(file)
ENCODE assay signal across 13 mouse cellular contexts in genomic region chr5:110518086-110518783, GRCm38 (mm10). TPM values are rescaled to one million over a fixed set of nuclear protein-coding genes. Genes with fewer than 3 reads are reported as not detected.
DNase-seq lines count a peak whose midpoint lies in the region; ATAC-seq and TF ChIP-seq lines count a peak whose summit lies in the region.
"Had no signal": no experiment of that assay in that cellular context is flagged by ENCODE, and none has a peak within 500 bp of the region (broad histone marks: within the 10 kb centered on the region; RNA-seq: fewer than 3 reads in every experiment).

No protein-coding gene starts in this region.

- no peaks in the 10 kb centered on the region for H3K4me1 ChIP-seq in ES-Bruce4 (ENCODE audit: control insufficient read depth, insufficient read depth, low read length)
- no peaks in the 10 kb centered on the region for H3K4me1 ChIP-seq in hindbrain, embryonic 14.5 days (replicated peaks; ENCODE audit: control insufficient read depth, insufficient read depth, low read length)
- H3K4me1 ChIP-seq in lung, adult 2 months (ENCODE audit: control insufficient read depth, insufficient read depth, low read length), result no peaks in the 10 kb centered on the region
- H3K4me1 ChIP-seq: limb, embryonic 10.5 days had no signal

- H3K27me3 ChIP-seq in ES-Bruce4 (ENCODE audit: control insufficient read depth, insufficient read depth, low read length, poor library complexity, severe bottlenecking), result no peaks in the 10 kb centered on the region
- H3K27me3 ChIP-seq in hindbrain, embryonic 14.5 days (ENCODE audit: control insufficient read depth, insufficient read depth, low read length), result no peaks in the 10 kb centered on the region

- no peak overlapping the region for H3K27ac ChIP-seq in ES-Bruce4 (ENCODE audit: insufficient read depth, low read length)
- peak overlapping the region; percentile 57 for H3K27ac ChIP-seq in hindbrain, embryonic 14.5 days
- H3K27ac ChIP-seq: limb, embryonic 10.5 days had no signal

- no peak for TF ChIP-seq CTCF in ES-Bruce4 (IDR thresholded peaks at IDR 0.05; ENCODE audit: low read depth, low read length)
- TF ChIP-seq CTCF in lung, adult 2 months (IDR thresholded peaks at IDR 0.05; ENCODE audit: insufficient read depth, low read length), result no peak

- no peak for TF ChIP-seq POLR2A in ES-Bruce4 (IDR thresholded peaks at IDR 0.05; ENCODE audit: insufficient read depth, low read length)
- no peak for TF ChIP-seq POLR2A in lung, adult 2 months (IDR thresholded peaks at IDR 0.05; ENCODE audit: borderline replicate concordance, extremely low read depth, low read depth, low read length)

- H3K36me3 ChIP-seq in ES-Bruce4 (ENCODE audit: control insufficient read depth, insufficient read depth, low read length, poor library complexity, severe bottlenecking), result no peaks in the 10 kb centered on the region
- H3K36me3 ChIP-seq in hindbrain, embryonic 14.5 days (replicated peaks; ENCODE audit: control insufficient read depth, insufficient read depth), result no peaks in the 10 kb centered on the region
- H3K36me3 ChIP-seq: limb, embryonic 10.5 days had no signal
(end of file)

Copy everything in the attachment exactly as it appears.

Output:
ENCODE assay signal across 13 mouse cellular contexts in genomic region chr5:110518086-110518783, GRCm38 (mm10). TPM values are rescaled to one million over a fixed set of nuclear protein-coding genes. Genes with fewer than 3 reads are reported as not detected.
DNase-seq lines count a peak whose midpoint lies in the region; ATAC-seq and TF ChIP-seq lines count a peak whose summit lies in the region.
"Had no signal": no experiment of that assay in that cellular context is flagged by ENCODE, and none has a peak within 500 bp of the region (broad histone marks: within the 10 kb centered on the region; RNA-seq: fewer than 3 reads in every experiment).

No protein-coding gene starts in this region.

- no peaks in the 10 kb centered on the region for H3K4me1 ChIP-seq in ES-Bruce4 (ENCODE audit: control insufficient read depth, insufficient read depth, low read length)
- no peaks in the 10 kb centered on the region for H3K4me1 ChIP-seq in hindbrain, embryonic 14.5 days (replicated peaks; ENCODE audit: control insufficient read depth, insufficient read depth, low read length)
- H3K4me1 ChIP-seq in lung, adult 2 months (ENCODE audit: control insufficient read depth, insufficient read depth, low read length), result no peaks in the 10 kb centered on the region
- H3K4me1 ChIP-seq: limb, embryonic 10.5 days had no signal

- H3K27me3 ChIP-seq in ES-Bruce4 (ENCODE audit: control insufficient read depth, insufficient read depth, low read length, poor library complexity, severe bottlenecking), result no peaks in the 10 kb centered on the region
- H3K27me3 ChIP-seq in hindbrain, embryonic 14.5 days (ENCODE audit: control insufficient read depth, insufficient read depth, low read length), result no peaks in the 10 kb centered on the region

- no peak overlapping the region for H3K27ac ChIP-seq in ES-Bruce4 (ENCODE audit: insufficient read depth, low read length)
- peak overlapping the region; percentile 57 for H3K27ac ChIP-seq in hindbrain, embryonic 14.5 days
- H3K27ac ChIP-seq: limb, embryonic 10.5 days had no signal

- no peak for TF ChIP-seq CTCF in ES-Bruce4 (IDR thresholded peaks at IDR 0.05; ENCODE audit: low read depth, low read length)
- TF ChIP-seq CTCF in lung, adult 2 months (IDR thresholded peaks at IDR 0.05; ENCODE audit: insufficient read depth, low read length), result no peak

- no peak for TF ChIP-seq POLR2A in ES-Bruce4 (IDR thresholded peaks at IDR 0.05; ENCODE audit: insufficient read depth, low read length)
- no peak for TF ChIP-seq POLR2A in lung, adult 2 months (IDR thresholded peaks at IDR 0.05; ENCODE audit: borderline replicate concordance, extremely low read depth, low read depth, low read length)

- H3K36me3 ChIP-seq in ES-Bruce4 (ENCODE audit: control insufficient read depth, insufficient read depth, low read length, poor library complexity, severe bottlenecking), result no peaks in the 10 kb centered on the region
- H3K36me3 ChIP-seq in hindbrain, embryonic 14.5 days (replicated peaks; ENCODE audit: control insufficient read depth, insufficient read depth), result no peaks in the 10 kb centered on the region
- H3K36me3 ChIP-seq: limb, embryonic 10.5 days had no signal